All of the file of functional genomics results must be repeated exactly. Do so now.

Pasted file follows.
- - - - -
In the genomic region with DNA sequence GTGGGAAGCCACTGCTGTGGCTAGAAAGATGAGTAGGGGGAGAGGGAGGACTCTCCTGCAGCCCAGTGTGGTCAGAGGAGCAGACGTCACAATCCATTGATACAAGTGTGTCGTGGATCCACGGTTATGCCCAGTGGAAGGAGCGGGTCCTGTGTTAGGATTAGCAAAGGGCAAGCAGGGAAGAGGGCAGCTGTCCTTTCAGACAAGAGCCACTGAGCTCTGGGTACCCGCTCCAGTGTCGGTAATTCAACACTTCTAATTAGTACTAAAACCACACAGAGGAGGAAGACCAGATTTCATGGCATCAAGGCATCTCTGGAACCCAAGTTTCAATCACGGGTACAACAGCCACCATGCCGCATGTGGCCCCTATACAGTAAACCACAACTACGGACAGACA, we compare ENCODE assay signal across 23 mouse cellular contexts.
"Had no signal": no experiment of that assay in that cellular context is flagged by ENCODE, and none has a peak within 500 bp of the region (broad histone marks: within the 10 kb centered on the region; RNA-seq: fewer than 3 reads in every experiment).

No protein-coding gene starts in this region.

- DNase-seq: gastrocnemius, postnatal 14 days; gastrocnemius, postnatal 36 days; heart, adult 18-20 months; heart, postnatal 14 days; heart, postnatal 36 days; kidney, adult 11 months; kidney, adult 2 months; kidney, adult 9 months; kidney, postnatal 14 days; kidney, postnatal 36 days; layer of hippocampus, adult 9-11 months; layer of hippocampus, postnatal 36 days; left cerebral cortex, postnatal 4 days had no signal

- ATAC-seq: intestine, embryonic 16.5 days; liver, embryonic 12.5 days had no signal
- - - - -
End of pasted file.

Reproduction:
In the genomic region with DNA sequence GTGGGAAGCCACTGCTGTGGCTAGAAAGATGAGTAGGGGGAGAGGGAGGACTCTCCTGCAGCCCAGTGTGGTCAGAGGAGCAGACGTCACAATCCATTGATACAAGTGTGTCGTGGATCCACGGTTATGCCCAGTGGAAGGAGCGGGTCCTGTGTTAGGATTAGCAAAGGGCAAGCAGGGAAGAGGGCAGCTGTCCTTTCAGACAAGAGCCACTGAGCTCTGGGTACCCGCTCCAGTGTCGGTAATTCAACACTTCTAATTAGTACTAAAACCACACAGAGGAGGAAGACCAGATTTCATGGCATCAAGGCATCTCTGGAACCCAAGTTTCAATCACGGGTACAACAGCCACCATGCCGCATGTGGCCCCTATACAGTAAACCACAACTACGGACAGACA, we compare ENCODE assay signal across 23 mouse cellular contexts.
"Had no signal": no experiment of that assay in that cellular context is flagged by ENCODE, and none has a peak within 500 bp of the region (broad histone marks: within the 10 kb centered on the region; RNA-seq: fewer than 3 reads in every experiment).

No protein-coding gene starts in this region.

- DNase-seq: gastrocnemius, postnatal 14 days; gastrocnemius, postnatal 36 days; heart, adult 18-20 months; heart, postnatal 14 days; heart, postnatal 36 days; kidney, adult 11 months; kidney, adult 2 months; kidney, adult 9 months; kidney, postnatal 14 days; kidney, postnatal 36 days; layer of hippocampus, adult 9-11 months; layer of hippocampus, postnatal 36 days; left cerebral cortex, postnatal 4 days had no signal

- ATAC-seq: intestine, embryonic 16.5 days; liver, embryonic 12.5 days had no signal